990649 Meatpacker IBP to Buy Thorn Apple ValleyJune 30, 1999
Chicago - Thorn Apple Valley Inc. said it agreed to sell its operating assets to IBP Inc. for about $112 million.
Thorn Apple Valley, which declared Chapter 11 bankruptcy on March 5, said the proceeds of the sale are not expected to be enough to provide any distribution to its shareholders.
The deal came as no surprise in the hog industry, where analysts and traders had expected such a sale. It's been pretty much rumored that was going to happen. The only question was when, said David Maher, an analyst with Securities Corp. of Iowa.
Thorn Apple Valley said in April it suffered enormous damage to its reputation when USDA condemned 30 million pounds of hot dogs produced at its Arkansas plant as unfit for human consumption.
Thorn Apple had issued a costly recall of the meat products in January on suspicion of possible contamination by the deadly listeria bacteria, the largest such recall on record.
Thorn Apple Valley, based in Southfield, Michigan, said IBP plans to continue to operate Thorn Apple Valley plants with current management and personnel. IBP is based in Dakota Dunes, South Dakota.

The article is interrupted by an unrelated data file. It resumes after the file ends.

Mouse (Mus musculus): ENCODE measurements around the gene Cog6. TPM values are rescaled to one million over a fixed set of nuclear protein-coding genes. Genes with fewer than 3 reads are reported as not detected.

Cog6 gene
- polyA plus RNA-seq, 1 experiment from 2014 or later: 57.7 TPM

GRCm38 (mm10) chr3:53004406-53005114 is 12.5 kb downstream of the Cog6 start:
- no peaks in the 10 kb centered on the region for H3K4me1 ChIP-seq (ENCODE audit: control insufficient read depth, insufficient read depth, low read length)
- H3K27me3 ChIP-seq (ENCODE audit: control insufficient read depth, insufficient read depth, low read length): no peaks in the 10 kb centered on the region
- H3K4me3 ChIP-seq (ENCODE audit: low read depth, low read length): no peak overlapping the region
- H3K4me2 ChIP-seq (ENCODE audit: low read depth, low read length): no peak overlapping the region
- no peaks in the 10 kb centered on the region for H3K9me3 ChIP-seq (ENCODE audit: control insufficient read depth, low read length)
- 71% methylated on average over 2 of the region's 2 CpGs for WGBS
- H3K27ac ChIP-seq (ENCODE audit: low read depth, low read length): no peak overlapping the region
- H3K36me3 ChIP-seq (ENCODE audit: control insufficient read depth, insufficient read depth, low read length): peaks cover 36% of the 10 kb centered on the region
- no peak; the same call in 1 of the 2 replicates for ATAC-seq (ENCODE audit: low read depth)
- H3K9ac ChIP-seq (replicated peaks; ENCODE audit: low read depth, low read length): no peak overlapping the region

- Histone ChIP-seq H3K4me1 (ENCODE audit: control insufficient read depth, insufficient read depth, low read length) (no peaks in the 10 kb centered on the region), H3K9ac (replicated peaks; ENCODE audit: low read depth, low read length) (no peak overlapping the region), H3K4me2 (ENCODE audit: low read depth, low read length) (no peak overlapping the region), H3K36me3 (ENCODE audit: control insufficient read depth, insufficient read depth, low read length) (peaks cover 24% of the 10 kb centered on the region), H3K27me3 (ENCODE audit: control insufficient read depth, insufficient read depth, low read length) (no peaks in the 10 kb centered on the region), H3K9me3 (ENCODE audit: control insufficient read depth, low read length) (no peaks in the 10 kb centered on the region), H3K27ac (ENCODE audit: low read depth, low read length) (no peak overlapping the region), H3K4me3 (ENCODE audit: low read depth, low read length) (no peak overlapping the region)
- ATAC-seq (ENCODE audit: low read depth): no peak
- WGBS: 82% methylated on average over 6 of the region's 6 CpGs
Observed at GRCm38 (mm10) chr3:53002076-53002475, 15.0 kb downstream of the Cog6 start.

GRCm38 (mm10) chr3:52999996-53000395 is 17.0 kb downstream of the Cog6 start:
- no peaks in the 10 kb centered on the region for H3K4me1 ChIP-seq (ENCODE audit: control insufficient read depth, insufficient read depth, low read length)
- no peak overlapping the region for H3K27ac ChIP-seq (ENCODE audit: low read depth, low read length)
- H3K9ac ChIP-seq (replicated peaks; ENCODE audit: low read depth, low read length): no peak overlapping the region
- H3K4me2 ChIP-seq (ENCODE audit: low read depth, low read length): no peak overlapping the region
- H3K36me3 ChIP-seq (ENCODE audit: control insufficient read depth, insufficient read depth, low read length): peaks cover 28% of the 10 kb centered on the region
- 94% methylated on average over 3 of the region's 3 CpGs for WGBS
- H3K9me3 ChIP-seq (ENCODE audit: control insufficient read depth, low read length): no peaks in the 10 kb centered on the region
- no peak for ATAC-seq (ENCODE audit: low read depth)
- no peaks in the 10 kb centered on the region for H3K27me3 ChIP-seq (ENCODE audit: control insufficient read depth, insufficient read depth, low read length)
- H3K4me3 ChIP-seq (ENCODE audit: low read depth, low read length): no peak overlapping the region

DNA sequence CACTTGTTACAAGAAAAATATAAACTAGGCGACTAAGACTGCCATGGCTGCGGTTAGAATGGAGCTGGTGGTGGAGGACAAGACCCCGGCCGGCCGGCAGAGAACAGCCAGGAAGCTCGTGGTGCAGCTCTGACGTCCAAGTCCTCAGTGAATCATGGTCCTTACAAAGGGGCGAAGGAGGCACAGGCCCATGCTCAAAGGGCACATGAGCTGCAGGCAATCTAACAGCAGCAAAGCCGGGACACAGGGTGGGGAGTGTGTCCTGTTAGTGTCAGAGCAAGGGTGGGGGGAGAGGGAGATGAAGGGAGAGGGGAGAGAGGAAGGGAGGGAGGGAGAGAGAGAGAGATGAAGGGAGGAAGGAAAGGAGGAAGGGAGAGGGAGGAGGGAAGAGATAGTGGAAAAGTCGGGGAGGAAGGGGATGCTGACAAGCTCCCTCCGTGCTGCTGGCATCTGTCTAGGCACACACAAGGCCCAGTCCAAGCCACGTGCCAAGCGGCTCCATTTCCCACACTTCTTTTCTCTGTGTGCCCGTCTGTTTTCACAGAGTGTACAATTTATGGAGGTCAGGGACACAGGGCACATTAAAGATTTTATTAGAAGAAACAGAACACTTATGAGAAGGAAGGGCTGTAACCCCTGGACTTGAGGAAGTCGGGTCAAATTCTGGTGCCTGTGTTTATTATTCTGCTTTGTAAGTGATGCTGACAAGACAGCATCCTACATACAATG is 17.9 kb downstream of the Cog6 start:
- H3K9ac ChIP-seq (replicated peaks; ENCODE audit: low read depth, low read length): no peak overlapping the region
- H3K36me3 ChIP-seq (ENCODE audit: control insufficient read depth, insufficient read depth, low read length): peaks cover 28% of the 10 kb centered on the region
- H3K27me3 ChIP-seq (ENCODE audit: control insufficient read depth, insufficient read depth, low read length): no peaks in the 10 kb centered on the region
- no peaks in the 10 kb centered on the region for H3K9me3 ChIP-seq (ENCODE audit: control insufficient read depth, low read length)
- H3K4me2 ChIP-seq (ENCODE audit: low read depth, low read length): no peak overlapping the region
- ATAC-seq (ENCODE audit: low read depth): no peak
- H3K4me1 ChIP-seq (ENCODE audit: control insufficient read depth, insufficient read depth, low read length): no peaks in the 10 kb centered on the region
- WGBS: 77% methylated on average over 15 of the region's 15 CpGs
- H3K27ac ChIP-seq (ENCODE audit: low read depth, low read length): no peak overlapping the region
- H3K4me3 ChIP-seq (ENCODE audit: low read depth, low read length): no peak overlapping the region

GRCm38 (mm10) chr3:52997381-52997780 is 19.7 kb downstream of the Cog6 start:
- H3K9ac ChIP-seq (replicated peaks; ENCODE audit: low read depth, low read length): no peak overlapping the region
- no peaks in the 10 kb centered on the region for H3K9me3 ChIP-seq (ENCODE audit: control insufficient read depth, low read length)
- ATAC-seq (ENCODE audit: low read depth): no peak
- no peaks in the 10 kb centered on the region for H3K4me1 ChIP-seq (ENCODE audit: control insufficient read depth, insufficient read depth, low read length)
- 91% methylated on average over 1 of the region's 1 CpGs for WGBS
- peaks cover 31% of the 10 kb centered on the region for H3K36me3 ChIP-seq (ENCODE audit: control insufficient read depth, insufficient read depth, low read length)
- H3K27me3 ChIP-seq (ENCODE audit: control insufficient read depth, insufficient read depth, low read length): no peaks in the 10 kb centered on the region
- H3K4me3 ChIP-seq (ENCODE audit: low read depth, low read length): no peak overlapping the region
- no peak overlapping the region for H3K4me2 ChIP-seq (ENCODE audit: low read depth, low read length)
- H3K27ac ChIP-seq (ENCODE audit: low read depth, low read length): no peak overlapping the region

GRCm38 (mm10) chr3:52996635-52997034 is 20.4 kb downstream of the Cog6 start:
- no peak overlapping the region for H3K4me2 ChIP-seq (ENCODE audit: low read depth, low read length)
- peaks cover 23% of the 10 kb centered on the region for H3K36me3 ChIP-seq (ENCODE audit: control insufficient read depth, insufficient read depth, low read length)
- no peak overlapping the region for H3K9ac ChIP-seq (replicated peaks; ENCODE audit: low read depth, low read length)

Thorn Apple Valley currently has processing plants in Oklahoma, North Carolina and Michigan that make bacon, hams, hot dogs and other meat products.
Maher said the purchase was good for IBP because it will provide the company with such brand-name meat products as Wilson, Colonial and Thorn Apple Valley.
Maher also applauded the deal because it should keep meat plants open that otherwise might have been closed. It keeps the demand there (for hog farmers) and that's what's important, he said.
The sale to IBP remains subject to the approval of the federal Bankruptcy Court and other regulatory bodies, IBP's completion of its review of Thorn Apple's properties, Thorn Apple's continuing to operate in the ordinary course of business and there being no material adverse change in Thorn Apple's operations prior to the closing of the sale, Thorn Apple said.
Thorn Apple said its debt is currently well in excess of the proposed purchase price. We look forward to completing this sale and providing stability to our valued employees, customers and suppliers, Joel Dorfman, Thorn Apple president and chief executive officer, said.
The bankruptcy process has been a difficult one for all concerned, and we believe that the sale of assets to IBP provides the best result obtainable for Thorn Apple Valley and all those associated with it, he said.
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